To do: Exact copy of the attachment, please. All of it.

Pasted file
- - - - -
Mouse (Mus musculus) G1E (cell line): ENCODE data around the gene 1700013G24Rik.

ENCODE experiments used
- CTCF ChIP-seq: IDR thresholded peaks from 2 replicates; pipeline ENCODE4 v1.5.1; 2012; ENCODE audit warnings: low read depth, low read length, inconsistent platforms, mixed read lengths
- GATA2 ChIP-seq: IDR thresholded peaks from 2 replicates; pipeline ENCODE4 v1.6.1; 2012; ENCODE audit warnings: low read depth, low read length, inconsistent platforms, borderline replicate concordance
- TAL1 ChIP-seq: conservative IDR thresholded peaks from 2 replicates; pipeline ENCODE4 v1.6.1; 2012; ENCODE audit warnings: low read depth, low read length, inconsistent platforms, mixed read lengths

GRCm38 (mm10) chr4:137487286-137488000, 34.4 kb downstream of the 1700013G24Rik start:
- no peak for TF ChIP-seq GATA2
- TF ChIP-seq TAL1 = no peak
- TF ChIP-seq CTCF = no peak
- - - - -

Mouse (Mus musculus) G1E (cell line): ENCODE data around the gene 1700013G24Rik.

ENCODE experiments used
- CTCF ChIP-seq: IDR thresholded peaks from 2 replicates; pipeline ENCODE4 v1.5.1; 2012; ENCODE audit warnings: low read depth, low read length, inconsistent platforms, mixed read lengths
- GATA2 ChIP-seq: IDR thresholded peaks from 2 replicates; pipeline ENCODE4 v1.6.1; 2012; ENCODE audit warnings: low read depth, low read length, inconsistent platforms, borderline replicate concordance
- TAL1 ChIP-seq: conservative IDR thresholded peaks from 2 replicates; pipeline ENCODE4 v1.6.1; 2012; ENCODE audit warnings: low read depth, low read length, inconsistent platforms, mixed read lengths

GRCm38 (mm10) chr4:137487286-137488000, 34.4 kb downstream of the 1700013G24Rik start:
- no peak for TF ChIP-seq GATA2
- TF ChIP-seq TAL1 = no peak
- TF ChIP-seq CTCF = no peak